This is shocking. The Netherlands is the world’s second-biggest agricultural exporter, after the United States, and farming is central to its economy. More than that, however, it is a major part of their national identity. The Dutch are proud of their farming prowess, and it lives on even when they've left home. The United States and Canada are home to scores of ethnically Dutch farmers whose families made their way west to escape the great wars of the 20th century, and much of modern South Africa was built by the Dutch farmers called Boers, who arrived there in the 17th century. Farming is in their blood.

Consequently, provoked by this attack on their way of life, the farmers are fighting back. Sometimes literally.

More often, however, their response has taken a more organized form, including "slow rolling" highways, by pulling tractors out onto the open road such that traffic grounds to a halt.

They've also taken to blockading supermarkets and distribution centers.

And dumping their milk rather than sending it to market.

Their object is to demonstrate how much the country relies on them, and what Dutch life would be like without the milk, eggs, meat, and produce that is the fruit of their labors.

Will these protests have an effect? Prime Minister Mark Rutte has vowed not to deal with the protesting farmers themselves, but he has begun negotiations with some of the nation's leading farmers' organizations in the hopes of working out a deal. It is likely that he's caught between a rock and a hard place, with the fanatically environmentalist European Union, on one side, pressuring his government to comply with the emissions targets they've set for his country, and his own countryman on the other.

Hopefully he chooses his own people rather than that unaccountable, post-democratic monstrosity. Doing so would make Rutte a greater leader than Canada's Justin Trudeau, who has incessantly courted the good opinion of the international elite instead of defending the interests of Canadians. Trudeau's negligence begat the Freedom Convoy this past winter, a movement which had more success than is popularly remembered, even if their fight isn't yet over.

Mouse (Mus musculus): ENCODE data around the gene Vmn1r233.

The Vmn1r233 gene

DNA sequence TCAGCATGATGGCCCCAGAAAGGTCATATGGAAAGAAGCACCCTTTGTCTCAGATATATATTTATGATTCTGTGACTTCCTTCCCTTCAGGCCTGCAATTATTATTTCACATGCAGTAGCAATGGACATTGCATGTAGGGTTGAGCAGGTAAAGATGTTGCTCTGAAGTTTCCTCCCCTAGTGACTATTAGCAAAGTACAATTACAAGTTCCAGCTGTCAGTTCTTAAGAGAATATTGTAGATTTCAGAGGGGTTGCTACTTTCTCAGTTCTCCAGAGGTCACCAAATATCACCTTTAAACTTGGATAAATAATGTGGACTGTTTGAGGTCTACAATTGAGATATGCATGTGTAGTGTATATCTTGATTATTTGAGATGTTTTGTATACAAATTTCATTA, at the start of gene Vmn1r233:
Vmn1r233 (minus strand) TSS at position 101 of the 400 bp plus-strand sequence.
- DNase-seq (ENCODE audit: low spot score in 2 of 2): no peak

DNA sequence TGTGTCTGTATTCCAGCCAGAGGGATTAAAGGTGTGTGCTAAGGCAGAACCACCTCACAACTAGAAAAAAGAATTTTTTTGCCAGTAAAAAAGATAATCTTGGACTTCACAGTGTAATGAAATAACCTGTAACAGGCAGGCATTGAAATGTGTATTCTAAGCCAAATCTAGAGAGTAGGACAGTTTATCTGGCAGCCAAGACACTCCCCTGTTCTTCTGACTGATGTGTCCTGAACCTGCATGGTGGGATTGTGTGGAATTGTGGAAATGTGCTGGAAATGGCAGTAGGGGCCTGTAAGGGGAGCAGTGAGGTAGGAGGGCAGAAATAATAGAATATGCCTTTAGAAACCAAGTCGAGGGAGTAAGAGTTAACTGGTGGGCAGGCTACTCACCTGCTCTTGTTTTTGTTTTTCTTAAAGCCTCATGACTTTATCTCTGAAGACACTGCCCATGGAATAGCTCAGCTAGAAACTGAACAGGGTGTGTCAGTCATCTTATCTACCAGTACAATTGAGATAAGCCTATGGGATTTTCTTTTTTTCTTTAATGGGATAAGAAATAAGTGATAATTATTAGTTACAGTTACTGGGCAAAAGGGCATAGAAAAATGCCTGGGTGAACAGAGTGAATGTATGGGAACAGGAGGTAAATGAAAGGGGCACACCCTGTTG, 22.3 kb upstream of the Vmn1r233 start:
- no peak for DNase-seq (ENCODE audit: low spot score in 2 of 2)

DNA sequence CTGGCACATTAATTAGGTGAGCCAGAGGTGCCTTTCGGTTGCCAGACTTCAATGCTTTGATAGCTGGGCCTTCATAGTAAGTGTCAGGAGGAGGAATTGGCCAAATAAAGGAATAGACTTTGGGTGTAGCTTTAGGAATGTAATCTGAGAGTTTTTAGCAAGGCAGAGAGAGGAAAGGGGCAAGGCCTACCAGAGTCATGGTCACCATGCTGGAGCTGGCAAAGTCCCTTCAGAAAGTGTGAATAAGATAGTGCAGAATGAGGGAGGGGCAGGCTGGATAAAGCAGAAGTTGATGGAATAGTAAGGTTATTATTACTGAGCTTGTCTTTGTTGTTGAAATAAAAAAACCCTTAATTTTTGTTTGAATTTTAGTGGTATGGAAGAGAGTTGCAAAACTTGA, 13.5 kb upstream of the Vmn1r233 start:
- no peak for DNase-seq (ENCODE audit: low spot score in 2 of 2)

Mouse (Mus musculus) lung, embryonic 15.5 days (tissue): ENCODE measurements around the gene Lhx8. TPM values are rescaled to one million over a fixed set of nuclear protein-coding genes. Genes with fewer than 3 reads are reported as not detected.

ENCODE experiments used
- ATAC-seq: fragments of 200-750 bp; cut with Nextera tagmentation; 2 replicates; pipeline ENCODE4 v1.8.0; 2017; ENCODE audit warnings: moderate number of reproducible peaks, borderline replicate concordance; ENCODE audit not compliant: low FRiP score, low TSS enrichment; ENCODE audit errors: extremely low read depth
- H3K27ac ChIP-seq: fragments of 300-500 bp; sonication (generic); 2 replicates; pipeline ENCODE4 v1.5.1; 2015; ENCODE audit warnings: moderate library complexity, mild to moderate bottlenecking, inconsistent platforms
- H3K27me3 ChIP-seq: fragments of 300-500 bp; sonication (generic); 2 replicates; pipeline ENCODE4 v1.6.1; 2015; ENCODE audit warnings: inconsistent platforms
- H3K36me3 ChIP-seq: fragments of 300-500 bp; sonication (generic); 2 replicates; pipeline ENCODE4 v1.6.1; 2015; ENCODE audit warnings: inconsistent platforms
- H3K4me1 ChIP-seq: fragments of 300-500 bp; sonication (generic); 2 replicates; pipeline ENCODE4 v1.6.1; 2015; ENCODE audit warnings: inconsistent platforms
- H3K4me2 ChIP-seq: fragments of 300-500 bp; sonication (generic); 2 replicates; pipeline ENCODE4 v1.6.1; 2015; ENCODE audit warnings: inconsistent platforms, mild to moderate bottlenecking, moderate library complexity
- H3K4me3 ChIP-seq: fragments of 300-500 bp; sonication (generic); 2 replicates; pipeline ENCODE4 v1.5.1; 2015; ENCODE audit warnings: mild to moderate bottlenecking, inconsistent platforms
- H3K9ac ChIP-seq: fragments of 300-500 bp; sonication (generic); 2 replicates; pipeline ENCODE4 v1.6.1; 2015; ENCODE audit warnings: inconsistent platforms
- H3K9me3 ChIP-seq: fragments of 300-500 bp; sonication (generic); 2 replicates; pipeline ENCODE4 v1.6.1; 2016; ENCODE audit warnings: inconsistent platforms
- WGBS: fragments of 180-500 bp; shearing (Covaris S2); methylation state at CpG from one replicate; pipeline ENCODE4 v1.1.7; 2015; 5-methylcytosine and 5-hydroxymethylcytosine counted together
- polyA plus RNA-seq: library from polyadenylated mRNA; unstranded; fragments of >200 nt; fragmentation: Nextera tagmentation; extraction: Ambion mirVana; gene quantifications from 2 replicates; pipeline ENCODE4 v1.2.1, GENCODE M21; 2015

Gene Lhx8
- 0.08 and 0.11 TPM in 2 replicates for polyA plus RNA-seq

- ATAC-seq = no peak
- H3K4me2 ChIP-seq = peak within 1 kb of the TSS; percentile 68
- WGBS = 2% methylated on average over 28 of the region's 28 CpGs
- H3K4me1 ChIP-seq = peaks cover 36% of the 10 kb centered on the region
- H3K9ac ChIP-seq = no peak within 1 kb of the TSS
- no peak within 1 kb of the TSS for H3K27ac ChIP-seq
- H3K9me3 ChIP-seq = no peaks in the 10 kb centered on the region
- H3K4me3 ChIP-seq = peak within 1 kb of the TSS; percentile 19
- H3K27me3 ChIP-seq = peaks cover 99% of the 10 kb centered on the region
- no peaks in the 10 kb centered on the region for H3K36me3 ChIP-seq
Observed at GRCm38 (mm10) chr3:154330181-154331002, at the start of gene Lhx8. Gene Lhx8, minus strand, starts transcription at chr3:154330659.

Hopefully these Dutch farmers will be at least as successful.

In Holland, Suicide is Painless

Euthanasia for individuals is legal in the Netherlands, in cases of “unbearable suffering with no prospect of improvement,”and has been since the turn of the century. Now the Dutch, whose self-loathing is fast approaching terminal, have decided to extend the privilege of suicide to the entire country:

The Dutch government has announced measures including huge cuts to coal use, garden greening and limits on livestock herds as part of its plan to lower emissions to comply with a supreme court ruling.

Climate litigation activists described the move as “an enormous win”. The small non-profit Urgenda Foundation, which filed the initial legal challenge in 2013, said this and earlier compliance measures totalled about €3bn euros, which confirms the impact of the world’s most successful climate lawsuit to date.

Under the new package, coal-fired power stations will have to scale back or close completely , cattle and pig herds will be reduced, subsidies will be provided to home owners to use less concrete and more plants in their gardens, and industry will have to find alternatives for several polluting processes.

“That is an enormous win,” said Marjan Minnesma, the director of Urgenda, which has 15-staff and operates out of two former school classrooms. “For many people this will give hope that it is possible to use the law as a strategic instrument for change.”

And there you have it. The Left wields the legal system to achieve through the courts what it cannot win at the ballot box. Realizing that no one in his right mind would buy the full program of privation that they're offering, they proceed incrementally, boiling the frog slowly until one day its unbearable suffering with no prospect of improvement finally arrives.

Here's a bit about Urgenda:

The Dutch Urgenda Foundation aims for a fast transition towards a sustainable society, with a focus on the transition towards a circular economy using only renewable energy. It works on solutions for this transition, including for example the introduction and realization of ‘energy neutral’ houses and the acceleration of electric mobility. Urgenda views climate change as one of the biggest challenges of our times and looks for solutions to ensure that the earth will continue to be a safe place to live for future generations.

[For easy comprehension, meaningless buzzwords are in bold italic. Every one of them will cost you money.]

In other words, a return to the 18th century, plus electricity.

After a seven-year legal battle, the supreme court in the Hague ordered the government in December to reduce emissions by 15 megatonnes in 2020. The judges accepted Urgenda’s argument that climate change posed a dangerous threat to human rights and the Netherlands needed to accelerate its actions to meet its international commitment of a 25% cut compared with 1990... The headline change is a 75% reduction in capacity at the country’s three coal-fired power stations, all of which have been opened in the past five years. The government is also reportedly in negotiations to close one of these plants.

So, is everybody happy now? Of course not.

Minnesma said this should be seen as a “promising start” because the government is still about 4 megatonnes short of its obligations. She said the coronavirus lockdown should not be used as an excuse to backpedal.

They never stop, they never sleep, they never quit.